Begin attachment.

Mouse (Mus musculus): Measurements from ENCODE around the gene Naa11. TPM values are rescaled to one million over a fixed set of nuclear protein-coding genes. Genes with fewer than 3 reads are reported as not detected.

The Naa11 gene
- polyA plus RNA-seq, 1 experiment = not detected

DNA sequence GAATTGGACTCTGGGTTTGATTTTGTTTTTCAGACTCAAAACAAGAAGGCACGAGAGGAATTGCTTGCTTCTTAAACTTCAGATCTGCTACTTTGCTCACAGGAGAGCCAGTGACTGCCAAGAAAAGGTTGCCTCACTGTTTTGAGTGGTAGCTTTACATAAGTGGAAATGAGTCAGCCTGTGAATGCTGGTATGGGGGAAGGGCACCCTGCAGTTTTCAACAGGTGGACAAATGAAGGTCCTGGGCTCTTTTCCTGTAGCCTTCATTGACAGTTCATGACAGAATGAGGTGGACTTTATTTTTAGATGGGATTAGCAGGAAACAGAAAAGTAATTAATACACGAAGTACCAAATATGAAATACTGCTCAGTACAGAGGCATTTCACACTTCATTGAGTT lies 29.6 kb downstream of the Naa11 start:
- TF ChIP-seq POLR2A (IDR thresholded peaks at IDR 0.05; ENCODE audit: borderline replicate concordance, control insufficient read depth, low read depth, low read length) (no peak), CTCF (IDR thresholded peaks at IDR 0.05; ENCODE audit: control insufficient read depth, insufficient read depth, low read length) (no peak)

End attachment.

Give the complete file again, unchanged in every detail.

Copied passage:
Mouse (Mus musculus): Measurements from ENCODE around the gene Naa11. TPM values are rescaled to one million over a fixed set of nuclear protein-coding genes. Genes with fewer than 3 reads are reported as not detected.

The Naa11 gene
- polyA plus RNA-seq, 1 experiment = not detected

DNA sequence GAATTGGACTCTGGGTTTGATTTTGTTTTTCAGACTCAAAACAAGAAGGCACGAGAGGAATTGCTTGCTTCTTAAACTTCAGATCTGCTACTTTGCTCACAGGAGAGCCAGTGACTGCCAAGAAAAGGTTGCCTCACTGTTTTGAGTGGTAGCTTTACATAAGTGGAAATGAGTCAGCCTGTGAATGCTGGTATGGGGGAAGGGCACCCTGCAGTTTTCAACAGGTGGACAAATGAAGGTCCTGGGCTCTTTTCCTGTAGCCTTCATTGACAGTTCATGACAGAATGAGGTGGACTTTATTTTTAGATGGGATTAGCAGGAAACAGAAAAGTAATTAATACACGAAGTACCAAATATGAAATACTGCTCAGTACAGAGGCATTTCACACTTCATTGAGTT lies 29.6 kb downstream of the Naa11 start:
- TF ChIP-seq POLR2A (IDR thresholded peaks at IDR 0.05; ENCODE audit: borderline replicate concordance, control insufficient read depth, low read depth, low read length) (no peak), CTCF (IDR thresholded peaks at IDR 0.05; ENCODE audit: control insufficient read depth, insufficient read depth, low read length) (no peak)